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San Diego Gears Up For Permitting Cannabis Supply Chain

A pile of dried cannabis buds is seen here, Aug. 31, 2017.

Photo by Andrew Bowen

Above: A pile of dried cannabis buds is seen here, Aug. 31, 2017.

San Diego Gears Up For Permitting Cannabis Supply Chain


Andrew Bowen, metro reporter, KPBS News


San Diego entrepreneurs on Thursday will begin submitting applications to open marijuana production facilities, as the city prepares for the legalization of recreational cannabis sales next year.

City Council members voted last month to permit up to 40 businesses to cultivate, process, distribute and test cannabis and cannabis products. Earlier this year, the council approved regulations for shops to sell recreational cannabis.

Marijuana production facilities must be located in industrial zones and cannot be within 1,000 feet of schools, daycare centers, parks or other so-called "sensitive uses." In addition to the city's conditional use permits, the businesses will eventually also need a license from the newly formed state Bureau of Cannabis Control.

San Diego has been through a similar process before — in April 2014 it began permitting medical marijuana dispensaries. Days before the city began accepting applications for those permits, people began camping outside the city's Development Services Department in an effort to get their applications in first.

RELATED: Marijuana Legalization Takes Root In San Diego Courts

Kimberly Simms, an attorney who represents several cannabis businesses, said the San Diego Police Department ordered the applicants in line to disperse — and that people later argued over the order in which they should get back in line.

"You could already seeing the arguing and fighting starting," she said. "I'm glad that we've come up with a different way."

This year, the city is assigning appointment times via a randomized lottery. Elyse Lowe, a deputy director in the Development Services Department, said that system should avoid some of the confusion and chaos seen in 2014.

"We want to ensure consistency throughout the applications, we don't want any applicants to get an unfair or perceived unfair advantage," she said. "The city's goal is absolutely the most fair and equitable process as possible."

Photo caption:

Photo by Kris Arciaga

Elyse Lowe, deputy director of San Diego's Development Services Department, shows KPBS reporter Andrew Bowen an application for a marijuana production facility, Nov. 6, 2017.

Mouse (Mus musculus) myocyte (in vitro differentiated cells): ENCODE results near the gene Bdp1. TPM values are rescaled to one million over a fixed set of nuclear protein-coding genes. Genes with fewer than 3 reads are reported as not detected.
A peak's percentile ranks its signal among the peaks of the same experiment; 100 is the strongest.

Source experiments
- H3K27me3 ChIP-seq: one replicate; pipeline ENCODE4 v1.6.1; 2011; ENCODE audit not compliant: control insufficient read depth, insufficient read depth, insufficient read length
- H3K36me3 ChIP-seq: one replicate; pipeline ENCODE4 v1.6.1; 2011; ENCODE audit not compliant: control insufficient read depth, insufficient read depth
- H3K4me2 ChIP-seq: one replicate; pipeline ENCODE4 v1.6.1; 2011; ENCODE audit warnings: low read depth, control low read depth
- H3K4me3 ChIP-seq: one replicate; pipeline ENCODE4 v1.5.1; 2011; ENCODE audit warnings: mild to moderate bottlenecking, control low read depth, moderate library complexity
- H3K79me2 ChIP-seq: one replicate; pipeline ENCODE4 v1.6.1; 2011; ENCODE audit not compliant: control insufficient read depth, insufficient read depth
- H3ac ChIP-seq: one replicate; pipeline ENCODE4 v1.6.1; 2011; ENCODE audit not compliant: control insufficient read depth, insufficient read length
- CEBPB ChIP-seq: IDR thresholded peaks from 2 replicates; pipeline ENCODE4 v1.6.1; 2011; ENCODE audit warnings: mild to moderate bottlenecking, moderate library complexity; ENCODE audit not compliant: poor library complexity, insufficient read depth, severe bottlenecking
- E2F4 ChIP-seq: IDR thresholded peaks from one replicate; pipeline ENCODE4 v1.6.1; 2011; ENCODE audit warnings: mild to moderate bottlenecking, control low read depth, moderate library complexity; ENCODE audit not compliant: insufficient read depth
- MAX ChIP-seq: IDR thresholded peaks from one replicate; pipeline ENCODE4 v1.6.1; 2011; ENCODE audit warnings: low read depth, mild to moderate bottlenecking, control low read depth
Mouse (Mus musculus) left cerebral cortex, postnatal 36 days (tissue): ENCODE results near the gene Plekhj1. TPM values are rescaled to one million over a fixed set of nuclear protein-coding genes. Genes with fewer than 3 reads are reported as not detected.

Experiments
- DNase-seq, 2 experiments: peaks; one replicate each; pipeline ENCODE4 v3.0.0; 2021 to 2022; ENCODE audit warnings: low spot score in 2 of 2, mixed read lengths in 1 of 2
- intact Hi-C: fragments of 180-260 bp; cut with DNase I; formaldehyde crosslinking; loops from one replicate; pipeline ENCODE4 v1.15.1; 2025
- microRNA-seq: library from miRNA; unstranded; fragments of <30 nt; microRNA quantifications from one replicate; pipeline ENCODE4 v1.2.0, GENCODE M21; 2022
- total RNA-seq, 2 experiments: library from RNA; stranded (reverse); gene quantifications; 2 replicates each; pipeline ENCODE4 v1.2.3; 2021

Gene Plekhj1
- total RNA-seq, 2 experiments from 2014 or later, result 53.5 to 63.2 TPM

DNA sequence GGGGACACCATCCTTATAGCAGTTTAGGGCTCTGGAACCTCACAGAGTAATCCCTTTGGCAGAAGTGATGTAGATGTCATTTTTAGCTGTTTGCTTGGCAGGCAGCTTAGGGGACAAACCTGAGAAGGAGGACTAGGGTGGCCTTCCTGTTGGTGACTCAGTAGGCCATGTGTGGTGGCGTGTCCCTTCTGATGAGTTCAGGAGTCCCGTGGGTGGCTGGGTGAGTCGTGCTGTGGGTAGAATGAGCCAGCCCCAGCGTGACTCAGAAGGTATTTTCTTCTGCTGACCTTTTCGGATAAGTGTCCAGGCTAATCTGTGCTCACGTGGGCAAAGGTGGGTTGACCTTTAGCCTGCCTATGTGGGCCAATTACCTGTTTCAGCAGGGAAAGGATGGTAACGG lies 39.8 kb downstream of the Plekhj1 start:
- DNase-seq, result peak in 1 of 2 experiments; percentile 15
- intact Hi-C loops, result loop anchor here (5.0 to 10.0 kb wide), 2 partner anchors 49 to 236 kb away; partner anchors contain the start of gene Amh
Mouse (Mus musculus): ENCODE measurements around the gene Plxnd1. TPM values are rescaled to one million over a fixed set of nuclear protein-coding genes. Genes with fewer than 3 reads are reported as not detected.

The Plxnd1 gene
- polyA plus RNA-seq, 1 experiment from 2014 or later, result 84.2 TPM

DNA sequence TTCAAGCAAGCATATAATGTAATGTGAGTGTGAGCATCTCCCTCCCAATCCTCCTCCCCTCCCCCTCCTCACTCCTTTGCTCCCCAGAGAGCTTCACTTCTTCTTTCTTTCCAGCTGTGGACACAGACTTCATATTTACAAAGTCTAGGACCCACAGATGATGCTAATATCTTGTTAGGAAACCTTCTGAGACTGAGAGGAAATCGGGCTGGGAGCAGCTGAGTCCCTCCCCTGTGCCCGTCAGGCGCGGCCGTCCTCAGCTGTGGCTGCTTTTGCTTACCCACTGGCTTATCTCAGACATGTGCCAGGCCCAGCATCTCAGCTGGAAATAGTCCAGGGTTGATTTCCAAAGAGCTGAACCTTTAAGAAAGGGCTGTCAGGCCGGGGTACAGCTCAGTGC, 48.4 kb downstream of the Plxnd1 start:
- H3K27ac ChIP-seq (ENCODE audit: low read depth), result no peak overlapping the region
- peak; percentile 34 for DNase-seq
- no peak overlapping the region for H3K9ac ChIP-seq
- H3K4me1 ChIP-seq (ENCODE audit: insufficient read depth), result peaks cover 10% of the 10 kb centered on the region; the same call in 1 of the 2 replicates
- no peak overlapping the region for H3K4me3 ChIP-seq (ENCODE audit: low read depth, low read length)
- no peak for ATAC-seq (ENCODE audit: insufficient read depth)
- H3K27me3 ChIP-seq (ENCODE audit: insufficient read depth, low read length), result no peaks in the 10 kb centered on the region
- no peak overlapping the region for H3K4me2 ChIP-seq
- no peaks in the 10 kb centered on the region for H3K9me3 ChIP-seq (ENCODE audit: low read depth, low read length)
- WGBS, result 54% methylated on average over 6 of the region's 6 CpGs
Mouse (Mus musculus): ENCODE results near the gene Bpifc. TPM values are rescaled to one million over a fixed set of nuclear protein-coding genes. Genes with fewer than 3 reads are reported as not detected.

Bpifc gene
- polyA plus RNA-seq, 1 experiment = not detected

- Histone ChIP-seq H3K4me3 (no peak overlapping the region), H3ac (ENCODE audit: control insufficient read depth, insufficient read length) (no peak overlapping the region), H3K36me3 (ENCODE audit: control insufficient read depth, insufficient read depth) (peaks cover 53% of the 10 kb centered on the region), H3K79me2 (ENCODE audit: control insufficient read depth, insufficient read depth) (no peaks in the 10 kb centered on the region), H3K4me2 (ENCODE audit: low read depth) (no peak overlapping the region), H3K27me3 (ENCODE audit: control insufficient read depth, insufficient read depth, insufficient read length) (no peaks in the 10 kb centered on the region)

Proposition 64, approved by voters last year, immediately legalized adult possession and small-scale cultivation of cannabis for personal use. Beginning Jan. 1, licensed shops will be able to sell cannabis to people 21 and older who do not have a doctor's recommendation for the drug.

State law forbids those shops from getting their inventory from unlicensed suppliers — yet few cities and counties in California have set up local regulations for the cannabis supply chain. Simms said this could lead to supply constraints on the legal, regulated cannabis market.

"The dispensaries that already have their licenses are taking a tough look right now at who their suppliers are," she said.

Lowe acknowledged that San Diego's local cannabis supply chain would not be ready to supply licensed dispensaries with products next year. She said the city's conditional use permit application process takes three to six months — but Simms said she counsels her clients to expect to wait at least a year.

The process is often delayed by rival applicants who appeal the permit approvals of their competitors. Lowe described it as "fiercely competitive."

"I have even heard of an instance where someone went as far as to specifically open a childcare business near a competitor so that they could bump that person out of the market, and then they would be next in line," Lowe said. "It's a very, very interesting process because of how competitive it is. I've actually never seen anything like it."


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Photo of Andrew Bowen

Andrew Bowen
Metro Reporter

opening quote marksclosing quote marksI cover local government — a broad beat that includes housing, homelessness and infrastructure. I'm especially interested in the intersections of land use, transportation and climate change.

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